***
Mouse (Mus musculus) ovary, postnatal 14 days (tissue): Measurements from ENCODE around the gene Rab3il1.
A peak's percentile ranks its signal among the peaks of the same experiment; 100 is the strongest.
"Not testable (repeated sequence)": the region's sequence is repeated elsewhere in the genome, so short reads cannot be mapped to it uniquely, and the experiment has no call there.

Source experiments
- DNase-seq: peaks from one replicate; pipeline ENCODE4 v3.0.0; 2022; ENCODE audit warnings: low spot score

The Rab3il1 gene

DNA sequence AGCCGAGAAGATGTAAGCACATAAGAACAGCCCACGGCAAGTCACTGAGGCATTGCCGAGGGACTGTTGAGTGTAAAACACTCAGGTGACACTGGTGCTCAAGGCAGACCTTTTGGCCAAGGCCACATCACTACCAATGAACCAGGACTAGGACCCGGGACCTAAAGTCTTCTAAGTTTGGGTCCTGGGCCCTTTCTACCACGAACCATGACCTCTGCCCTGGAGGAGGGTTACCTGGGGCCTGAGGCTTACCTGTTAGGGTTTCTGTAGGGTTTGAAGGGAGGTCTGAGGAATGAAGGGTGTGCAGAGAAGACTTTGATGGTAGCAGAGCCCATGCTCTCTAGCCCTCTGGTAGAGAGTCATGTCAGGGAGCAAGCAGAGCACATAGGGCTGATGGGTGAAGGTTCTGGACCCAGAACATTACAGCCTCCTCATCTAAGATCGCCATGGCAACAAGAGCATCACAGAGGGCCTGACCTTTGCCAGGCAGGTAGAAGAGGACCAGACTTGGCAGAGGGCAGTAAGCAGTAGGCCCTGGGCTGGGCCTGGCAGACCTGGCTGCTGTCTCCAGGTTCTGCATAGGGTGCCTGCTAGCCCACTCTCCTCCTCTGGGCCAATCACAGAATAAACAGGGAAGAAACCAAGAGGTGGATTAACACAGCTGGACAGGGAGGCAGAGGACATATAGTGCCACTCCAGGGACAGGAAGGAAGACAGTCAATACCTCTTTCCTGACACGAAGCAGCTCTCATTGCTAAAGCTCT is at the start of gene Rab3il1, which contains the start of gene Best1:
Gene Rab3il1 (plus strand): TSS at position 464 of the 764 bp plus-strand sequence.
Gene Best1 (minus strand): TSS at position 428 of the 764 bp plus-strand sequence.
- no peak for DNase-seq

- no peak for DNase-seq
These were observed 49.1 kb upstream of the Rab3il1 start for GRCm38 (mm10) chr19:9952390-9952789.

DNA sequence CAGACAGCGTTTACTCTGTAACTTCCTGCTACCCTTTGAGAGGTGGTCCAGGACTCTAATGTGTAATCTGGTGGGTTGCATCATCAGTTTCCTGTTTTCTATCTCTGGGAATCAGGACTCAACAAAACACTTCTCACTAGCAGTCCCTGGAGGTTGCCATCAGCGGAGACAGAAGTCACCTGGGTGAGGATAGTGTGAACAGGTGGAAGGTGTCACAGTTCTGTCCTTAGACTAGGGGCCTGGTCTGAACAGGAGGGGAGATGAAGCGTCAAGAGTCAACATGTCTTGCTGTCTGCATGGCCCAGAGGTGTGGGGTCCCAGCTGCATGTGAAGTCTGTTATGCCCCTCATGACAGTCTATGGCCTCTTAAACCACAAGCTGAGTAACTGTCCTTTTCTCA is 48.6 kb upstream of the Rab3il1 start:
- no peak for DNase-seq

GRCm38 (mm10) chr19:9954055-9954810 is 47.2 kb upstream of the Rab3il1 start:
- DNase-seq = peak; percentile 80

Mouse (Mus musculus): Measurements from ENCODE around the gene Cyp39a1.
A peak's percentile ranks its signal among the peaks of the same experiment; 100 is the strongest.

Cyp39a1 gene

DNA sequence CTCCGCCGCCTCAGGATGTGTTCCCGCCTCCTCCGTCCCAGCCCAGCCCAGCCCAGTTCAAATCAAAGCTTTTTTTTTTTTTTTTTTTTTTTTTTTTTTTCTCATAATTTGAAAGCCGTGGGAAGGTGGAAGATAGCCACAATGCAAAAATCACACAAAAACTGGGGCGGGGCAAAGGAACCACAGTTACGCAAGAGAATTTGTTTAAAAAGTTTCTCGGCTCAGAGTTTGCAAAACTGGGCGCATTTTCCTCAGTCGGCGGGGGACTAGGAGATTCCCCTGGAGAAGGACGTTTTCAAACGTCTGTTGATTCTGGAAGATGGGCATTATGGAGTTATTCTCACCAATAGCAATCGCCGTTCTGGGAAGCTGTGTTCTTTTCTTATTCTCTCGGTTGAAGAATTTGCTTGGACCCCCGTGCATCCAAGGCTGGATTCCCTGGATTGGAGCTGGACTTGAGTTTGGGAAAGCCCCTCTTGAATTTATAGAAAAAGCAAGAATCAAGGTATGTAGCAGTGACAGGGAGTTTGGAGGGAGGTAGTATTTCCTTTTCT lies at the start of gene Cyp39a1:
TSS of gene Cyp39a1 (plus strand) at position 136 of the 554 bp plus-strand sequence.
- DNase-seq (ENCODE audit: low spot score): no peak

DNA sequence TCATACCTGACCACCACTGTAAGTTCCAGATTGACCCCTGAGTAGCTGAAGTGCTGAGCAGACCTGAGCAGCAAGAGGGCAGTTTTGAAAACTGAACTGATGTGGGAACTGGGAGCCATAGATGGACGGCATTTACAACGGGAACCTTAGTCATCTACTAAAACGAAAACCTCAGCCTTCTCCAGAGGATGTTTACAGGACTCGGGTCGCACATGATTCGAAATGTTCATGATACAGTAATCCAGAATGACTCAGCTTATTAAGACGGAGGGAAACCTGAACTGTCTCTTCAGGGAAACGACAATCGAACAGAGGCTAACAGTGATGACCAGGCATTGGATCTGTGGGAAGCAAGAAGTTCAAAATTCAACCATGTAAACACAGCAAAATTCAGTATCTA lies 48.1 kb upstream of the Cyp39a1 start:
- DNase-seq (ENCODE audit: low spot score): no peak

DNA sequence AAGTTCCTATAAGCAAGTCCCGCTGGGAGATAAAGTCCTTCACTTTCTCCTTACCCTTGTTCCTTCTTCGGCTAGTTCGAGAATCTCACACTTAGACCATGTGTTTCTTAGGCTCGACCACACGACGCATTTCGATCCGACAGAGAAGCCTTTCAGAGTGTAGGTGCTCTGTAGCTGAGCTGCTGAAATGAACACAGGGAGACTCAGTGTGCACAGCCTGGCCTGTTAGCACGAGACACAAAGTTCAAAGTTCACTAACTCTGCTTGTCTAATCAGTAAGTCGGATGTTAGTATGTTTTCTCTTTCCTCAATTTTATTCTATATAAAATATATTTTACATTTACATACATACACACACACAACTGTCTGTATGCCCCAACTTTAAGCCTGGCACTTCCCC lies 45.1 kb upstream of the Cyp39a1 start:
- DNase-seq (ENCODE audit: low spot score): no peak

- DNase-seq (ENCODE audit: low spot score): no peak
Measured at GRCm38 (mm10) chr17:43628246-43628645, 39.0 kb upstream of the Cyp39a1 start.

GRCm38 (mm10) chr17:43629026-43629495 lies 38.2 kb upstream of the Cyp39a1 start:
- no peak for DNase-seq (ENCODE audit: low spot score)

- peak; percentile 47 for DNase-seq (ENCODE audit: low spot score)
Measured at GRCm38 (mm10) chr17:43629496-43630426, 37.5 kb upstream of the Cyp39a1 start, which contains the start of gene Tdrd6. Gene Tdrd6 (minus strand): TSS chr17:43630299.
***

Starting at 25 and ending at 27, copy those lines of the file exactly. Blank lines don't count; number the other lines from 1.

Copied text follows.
DNA sequence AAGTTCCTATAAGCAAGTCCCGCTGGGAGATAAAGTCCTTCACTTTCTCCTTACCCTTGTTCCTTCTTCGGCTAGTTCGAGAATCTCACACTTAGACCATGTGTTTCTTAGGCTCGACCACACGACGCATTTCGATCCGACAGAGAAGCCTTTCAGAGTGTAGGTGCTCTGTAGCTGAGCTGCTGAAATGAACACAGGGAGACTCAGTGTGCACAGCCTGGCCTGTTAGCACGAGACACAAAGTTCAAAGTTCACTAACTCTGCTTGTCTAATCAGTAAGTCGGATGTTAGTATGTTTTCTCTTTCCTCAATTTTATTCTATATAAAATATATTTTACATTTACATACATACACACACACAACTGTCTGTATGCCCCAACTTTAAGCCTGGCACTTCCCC lies 45.1 kb upstream of the Cyp39a1 start:
- DNase-seq (ENCODE audit: low spot score): no peak

- DNase-seq (ENCODE audit: low spot score): no peak